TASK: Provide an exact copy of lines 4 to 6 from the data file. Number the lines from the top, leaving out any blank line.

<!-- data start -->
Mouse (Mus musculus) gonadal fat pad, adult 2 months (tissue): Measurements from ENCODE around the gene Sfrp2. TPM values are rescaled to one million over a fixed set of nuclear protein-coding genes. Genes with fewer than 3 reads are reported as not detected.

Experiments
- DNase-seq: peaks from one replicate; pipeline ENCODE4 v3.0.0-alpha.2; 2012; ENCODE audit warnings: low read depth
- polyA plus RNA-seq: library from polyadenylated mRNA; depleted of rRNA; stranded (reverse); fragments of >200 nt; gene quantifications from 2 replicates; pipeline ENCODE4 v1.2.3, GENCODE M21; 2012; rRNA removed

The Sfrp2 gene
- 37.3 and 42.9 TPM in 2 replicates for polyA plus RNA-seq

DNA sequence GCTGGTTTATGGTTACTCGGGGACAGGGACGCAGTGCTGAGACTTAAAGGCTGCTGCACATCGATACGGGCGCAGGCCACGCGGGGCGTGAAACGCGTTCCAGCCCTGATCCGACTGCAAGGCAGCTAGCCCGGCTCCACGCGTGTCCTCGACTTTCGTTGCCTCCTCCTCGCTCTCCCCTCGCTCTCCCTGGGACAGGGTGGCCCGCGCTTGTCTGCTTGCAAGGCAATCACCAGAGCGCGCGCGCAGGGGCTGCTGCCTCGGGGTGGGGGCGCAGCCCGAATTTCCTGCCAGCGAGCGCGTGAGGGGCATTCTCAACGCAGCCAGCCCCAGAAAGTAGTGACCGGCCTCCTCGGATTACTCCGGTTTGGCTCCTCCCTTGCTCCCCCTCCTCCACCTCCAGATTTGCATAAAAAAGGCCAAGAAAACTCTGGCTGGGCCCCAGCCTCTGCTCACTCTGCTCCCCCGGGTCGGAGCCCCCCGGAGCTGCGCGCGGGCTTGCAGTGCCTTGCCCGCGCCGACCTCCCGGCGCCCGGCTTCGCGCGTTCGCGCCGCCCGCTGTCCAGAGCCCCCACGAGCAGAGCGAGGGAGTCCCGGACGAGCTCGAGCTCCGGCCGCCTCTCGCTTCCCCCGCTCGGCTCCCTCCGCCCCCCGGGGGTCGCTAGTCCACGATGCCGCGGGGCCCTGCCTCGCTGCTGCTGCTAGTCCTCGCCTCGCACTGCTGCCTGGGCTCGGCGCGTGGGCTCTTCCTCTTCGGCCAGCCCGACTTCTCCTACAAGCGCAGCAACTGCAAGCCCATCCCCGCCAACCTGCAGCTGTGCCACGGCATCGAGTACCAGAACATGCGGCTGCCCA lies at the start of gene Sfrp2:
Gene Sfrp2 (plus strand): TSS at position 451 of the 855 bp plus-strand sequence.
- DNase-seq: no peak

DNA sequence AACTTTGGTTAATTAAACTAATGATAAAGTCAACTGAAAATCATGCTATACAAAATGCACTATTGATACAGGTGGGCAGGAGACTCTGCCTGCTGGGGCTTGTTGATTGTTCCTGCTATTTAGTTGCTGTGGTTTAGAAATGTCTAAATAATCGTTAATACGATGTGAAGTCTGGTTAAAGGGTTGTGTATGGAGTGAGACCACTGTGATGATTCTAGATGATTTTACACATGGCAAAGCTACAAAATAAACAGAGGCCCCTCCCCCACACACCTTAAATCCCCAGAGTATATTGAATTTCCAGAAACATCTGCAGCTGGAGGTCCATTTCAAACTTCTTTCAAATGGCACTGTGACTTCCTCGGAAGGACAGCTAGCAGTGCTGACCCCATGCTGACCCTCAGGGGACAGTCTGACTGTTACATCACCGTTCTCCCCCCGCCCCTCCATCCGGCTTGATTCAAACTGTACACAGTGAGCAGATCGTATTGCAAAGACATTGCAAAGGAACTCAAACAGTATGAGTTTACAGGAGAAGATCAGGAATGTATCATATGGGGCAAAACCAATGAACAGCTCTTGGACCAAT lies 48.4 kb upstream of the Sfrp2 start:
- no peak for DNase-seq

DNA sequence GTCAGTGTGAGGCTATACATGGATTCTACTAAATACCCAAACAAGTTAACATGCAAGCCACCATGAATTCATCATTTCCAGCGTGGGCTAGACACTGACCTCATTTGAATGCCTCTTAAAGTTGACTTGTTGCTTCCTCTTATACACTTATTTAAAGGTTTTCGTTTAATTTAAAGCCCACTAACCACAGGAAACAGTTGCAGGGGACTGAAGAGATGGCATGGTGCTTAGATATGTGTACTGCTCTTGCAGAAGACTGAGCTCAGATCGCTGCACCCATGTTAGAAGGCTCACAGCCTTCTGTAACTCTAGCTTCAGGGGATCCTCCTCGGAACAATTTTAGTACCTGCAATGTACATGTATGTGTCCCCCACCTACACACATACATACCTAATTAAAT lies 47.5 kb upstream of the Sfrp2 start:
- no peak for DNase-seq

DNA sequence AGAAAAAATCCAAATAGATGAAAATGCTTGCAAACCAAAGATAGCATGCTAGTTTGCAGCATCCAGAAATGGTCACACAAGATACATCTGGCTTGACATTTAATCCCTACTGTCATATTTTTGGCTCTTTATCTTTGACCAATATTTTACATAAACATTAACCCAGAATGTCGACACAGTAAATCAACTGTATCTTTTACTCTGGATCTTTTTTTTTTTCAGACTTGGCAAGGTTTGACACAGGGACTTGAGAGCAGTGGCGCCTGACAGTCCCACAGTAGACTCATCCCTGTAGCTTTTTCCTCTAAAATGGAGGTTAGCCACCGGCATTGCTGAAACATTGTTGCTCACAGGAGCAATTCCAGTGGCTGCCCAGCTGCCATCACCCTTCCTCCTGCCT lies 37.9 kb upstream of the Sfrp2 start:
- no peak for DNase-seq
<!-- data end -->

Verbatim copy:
- polyA plus RNA-seq: library from polyadenylated mRNA; depleted of rRNA; stranded (reverse); fragments of >200 nt; gene quantifications from 2 replicates; pipeline ENCODE4 v1.2.3, GENCODE M21; 2012; rRNA removed

The Sfrp2 gene
- 37.3 and 42.9 TPM in 2 replicates for polyA plus RNA-seq